12 JULY 1997

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`They say they've been marching here for the past billion years!' T here was rioting in several towns in Northern Ireland after a parade of Orange- men was allowed to march in...

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The Spectator, 56 Doughty Street, London WC1N 2LL Telephone: 0171-405

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1706; Telex 27124; Fax 0171-242 0603 LEARNING TIME U ntil election day, Sir David Simon was chairman of BP. Then Mr Blair made him minister in charge of trade and com-...

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Dr Mowlam's errors will not cost votes: only lives BRUCE ANDERSON S ince the general election, there has been an interesting change in the British political mood. It would...

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T he confluence of the 500th anniver- sary of Cabot landing in Nova Scotia, 100th anniversary of the Diamond Jubilee, 50th anniversary of Indian independence and last week's...

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What I'd like my friends to do when I'm disgraced MATTHEW PARRIS I t really is most unhelpful of Neil Hamil- ton not to have been a member of his local Conservative...

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Politicians are hailing Nato's enlargement as the beginning beneficiaries will be spies, East and West Moscow CANNY OLD MI6 has so far chosen not to follow its domestic sister...

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Second opinion

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WHEN Jason hit Wayne with a baseball bat four years ago, Wayne applied for, and was granted, legal aid to sue Jason, though Wayne had started the fight in the first place and...

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will cut Russia off from Europe instead of bringing it closer Washington DC WHEN historians, decades from now, consider the 20th century they will proba- bly be struck by how...


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Michael Heath

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Mind your language

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`FOR YEARS,' writes Mr Tony Rus- sell Wayman plaintively from Plac- erville, California, 'I had smugly and priggishly assumed my superiority over those authors, proof-readers...

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Cape Town I FIRST went to the University of Cape Town in 1967 to study physics and then went back in 1984 to study mechanical engineering. I saw two vivid changes when I...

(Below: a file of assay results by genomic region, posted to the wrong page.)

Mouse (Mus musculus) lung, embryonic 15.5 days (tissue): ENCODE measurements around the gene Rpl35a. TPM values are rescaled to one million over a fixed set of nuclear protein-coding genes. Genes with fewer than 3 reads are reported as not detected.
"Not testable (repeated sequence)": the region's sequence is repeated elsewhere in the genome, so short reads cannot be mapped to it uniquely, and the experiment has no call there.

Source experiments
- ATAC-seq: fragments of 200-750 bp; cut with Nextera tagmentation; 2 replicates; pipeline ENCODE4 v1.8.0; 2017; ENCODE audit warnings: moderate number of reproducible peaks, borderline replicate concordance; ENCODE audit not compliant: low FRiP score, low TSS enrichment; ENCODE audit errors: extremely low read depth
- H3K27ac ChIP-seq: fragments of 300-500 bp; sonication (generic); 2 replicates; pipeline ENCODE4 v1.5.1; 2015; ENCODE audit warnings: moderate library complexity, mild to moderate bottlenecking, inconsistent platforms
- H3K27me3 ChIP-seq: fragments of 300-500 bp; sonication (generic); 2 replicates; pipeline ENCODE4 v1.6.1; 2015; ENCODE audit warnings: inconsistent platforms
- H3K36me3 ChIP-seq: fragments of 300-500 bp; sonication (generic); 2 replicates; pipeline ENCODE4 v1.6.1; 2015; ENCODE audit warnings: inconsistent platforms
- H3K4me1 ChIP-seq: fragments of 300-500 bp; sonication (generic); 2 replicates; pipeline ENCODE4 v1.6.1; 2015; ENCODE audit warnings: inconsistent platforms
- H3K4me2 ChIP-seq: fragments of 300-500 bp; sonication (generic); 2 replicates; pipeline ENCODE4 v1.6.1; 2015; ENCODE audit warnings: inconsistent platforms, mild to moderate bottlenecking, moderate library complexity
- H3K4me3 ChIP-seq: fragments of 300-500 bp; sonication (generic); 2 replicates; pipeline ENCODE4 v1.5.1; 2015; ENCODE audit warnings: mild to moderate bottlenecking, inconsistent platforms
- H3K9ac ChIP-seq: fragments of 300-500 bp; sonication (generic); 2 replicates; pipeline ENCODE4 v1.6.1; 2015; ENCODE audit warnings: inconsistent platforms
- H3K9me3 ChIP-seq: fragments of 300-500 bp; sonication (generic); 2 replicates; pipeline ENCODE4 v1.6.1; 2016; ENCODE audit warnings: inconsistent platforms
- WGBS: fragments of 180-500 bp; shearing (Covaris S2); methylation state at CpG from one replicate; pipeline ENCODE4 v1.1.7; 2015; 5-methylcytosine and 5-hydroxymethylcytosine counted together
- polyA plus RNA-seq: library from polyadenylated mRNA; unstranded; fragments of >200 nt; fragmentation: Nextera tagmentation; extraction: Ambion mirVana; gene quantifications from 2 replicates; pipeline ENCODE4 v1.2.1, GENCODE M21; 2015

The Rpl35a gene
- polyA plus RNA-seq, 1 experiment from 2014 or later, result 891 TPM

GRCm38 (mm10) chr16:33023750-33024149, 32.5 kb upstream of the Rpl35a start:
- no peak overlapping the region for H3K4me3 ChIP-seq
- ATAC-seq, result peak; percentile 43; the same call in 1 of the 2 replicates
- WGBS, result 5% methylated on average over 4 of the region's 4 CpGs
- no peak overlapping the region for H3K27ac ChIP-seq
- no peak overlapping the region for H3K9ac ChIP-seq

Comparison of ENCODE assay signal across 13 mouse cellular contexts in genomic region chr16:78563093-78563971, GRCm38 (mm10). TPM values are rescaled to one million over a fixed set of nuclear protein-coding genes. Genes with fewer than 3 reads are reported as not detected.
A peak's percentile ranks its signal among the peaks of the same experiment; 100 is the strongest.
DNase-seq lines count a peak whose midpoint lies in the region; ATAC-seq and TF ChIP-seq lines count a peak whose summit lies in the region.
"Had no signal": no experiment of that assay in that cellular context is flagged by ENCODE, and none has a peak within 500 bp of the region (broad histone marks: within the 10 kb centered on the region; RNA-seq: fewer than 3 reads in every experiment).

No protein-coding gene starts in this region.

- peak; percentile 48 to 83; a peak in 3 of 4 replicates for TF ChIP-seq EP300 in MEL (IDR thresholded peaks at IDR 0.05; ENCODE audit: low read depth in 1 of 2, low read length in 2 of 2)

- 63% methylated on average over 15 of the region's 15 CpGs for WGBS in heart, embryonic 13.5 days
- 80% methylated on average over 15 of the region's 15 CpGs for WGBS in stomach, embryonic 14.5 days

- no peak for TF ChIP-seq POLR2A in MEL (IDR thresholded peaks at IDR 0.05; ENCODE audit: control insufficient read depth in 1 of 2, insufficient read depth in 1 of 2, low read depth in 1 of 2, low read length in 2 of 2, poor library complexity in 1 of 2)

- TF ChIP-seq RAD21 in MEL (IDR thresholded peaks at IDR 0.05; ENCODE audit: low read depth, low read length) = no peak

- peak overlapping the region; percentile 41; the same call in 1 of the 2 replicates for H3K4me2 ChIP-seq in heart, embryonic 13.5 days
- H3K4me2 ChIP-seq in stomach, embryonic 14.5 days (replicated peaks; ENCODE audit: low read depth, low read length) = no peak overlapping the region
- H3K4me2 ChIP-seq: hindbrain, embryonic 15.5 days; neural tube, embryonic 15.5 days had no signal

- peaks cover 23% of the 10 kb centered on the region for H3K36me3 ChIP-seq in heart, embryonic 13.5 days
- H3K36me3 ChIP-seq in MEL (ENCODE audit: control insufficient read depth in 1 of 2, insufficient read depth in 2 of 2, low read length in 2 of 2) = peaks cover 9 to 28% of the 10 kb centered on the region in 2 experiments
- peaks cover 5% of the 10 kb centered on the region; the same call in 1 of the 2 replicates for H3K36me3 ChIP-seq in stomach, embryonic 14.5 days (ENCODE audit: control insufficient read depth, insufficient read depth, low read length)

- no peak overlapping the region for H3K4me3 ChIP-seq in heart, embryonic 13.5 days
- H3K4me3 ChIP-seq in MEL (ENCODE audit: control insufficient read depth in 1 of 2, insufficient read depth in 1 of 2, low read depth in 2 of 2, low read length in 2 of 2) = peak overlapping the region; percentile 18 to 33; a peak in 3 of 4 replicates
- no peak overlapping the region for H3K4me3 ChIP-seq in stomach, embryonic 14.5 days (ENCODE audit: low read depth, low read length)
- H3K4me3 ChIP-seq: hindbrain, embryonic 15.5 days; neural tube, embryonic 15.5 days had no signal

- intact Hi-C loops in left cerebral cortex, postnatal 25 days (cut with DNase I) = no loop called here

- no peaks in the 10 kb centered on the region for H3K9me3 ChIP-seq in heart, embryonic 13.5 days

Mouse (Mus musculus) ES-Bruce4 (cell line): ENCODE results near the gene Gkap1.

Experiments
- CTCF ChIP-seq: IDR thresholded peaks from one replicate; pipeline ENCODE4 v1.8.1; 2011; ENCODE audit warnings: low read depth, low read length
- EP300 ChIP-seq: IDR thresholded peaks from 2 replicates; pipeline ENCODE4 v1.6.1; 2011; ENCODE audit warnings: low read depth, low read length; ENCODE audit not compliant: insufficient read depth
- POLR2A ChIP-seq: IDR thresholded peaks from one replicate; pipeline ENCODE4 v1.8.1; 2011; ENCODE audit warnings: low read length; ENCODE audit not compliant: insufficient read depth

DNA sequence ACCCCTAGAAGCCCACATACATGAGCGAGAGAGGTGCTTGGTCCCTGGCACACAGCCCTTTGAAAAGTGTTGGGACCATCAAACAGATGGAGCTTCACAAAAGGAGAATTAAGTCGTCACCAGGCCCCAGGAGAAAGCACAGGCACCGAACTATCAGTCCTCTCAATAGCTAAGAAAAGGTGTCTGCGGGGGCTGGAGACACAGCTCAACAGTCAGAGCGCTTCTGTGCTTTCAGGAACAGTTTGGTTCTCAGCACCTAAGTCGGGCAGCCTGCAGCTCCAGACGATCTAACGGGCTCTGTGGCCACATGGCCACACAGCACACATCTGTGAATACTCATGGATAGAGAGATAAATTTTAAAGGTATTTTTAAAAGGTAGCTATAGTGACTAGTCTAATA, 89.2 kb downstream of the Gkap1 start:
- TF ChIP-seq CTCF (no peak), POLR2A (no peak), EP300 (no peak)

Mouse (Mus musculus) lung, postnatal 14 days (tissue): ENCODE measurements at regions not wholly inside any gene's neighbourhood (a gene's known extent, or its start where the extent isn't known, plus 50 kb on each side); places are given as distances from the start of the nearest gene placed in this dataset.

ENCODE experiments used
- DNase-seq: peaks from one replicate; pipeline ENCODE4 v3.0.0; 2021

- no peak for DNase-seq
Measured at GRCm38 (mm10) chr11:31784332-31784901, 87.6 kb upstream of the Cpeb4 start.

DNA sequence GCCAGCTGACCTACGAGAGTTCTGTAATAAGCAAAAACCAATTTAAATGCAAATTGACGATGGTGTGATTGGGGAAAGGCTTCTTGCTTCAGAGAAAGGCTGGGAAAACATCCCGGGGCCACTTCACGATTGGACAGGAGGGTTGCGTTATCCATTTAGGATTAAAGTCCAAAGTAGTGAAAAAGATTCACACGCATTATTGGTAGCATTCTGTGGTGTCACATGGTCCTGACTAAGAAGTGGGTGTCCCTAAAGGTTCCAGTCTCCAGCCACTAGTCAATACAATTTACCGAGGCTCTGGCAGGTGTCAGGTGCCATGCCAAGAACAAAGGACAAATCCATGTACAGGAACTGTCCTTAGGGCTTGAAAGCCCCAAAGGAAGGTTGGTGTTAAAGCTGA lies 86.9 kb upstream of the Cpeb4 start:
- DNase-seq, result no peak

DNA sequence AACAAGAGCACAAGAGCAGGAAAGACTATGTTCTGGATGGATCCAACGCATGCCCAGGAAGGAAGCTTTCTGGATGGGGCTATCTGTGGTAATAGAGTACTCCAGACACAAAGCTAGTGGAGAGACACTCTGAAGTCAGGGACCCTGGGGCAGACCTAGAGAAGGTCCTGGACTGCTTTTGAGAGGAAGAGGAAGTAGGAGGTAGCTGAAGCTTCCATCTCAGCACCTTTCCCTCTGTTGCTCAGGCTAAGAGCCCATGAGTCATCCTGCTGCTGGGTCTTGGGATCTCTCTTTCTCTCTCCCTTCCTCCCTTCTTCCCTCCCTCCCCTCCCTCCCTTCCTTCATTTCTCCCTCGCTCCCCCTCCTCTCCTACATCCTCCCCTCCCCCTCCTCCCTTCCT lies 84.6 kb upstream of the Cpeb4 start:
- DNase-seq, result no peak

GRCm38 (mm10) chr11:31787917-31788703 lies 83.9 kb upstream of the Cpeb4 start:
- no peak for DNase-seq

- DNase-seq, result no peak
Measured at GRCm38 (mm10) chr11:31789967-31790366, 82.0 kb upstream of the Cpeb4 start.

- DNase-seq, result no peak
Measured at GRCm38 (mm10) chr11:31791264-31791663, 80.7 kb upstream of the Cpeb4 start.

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But, for this particular audience, they were the wrong ones, Nicholas Farrell reports IT WAS the 48th annual dinner on Friday, 4 July of the organisation which represents...

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Charlotte Eagar risked class warfare and blisters on the Countryside March THE LITTLE row of faces stared at me, eyes wide with sympathy. 'Is it raw?' asked Nathan Oldham, the...

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Charles Hindlip, chairman of Christie's, describes the aftermath of that alleged grope in New York PLATFORM two, Haslemere station, 4.30 p.m., Monday. 'There will be a short...

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New York, Mr Mayor, is a single Big Apple, not a bunch of ethnic cherries PAUL JOHNSON F requent visitors from Europe to New York, like myself, have reason to be grate- ful to...

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Let us raise our glasses to the ten-franc kir while we still have the chance CHRISTOPHER FILDES T his is a proud moment for me. The ten-franc kir has come. All last week the...

Let's not meet again

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THE prime beneficiary of the strong well, stronger — pound is Gordon Brown. He can scarcely touch the runway at Heathrow without taking off again. He came back on Monday evening...

Bridgework by Brown

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THE budget, when it came, turned out to be a bridge over troubled deficits, to a design made familiar by Kenneth Clarke. The abutment on this side is built out of taxes and...

Flight of fancy

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ROBERT Ayling, British Airways' embat- tled chief executive, has lost two City cus- tomers. At Garsington, they were dis- cussing Jonathan Aitken's libel suit and the fatal...

Dome of Discovery . . .

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A COUPLE of digits fell off the wire last week and reduced the cost of the Green- wich Gasworks Dome to £7 million. If only. It was last guessed at £750 million and ris- ing....

. . . Palace of Variety

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THE natural solution — no, don't thank me, Peter — presents itself. Down the road from the gasworks is a site with grass, trees, river and a building ready built. The prime...

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Aitken and I

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Sir: To judge by his dyspeptic Diary piece on me (28 June), Boris Johnson did not have a good day at the races. Can I set the LETTERS record straight on a couple of points?...

Sir: In the interest of preserving Paul John- son's remaining

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blood vessels, permit me to confirm that Mr Mohamed Al Fayed has never met Mr Alan Rusbridger. The only thing Mr Al Fayed has asked of the Guardian is honest and fair reporting....

LETTERS When sympathy is cheap

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Sir: The soul-searching — if what Paul Johnson writes can be dignified with such complexity — displayed by him and Sir Peregrine Worsthorne over Jonathan Aitken's problems (And...

Sir: Paul Johnson's hallucinations about the Scott Trust, the Guardian

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and its editor have to be diagnosed as an incurable ill- ness. I have discovered over many years that Johnson is as uninterested in verifying facts before he publishes them as...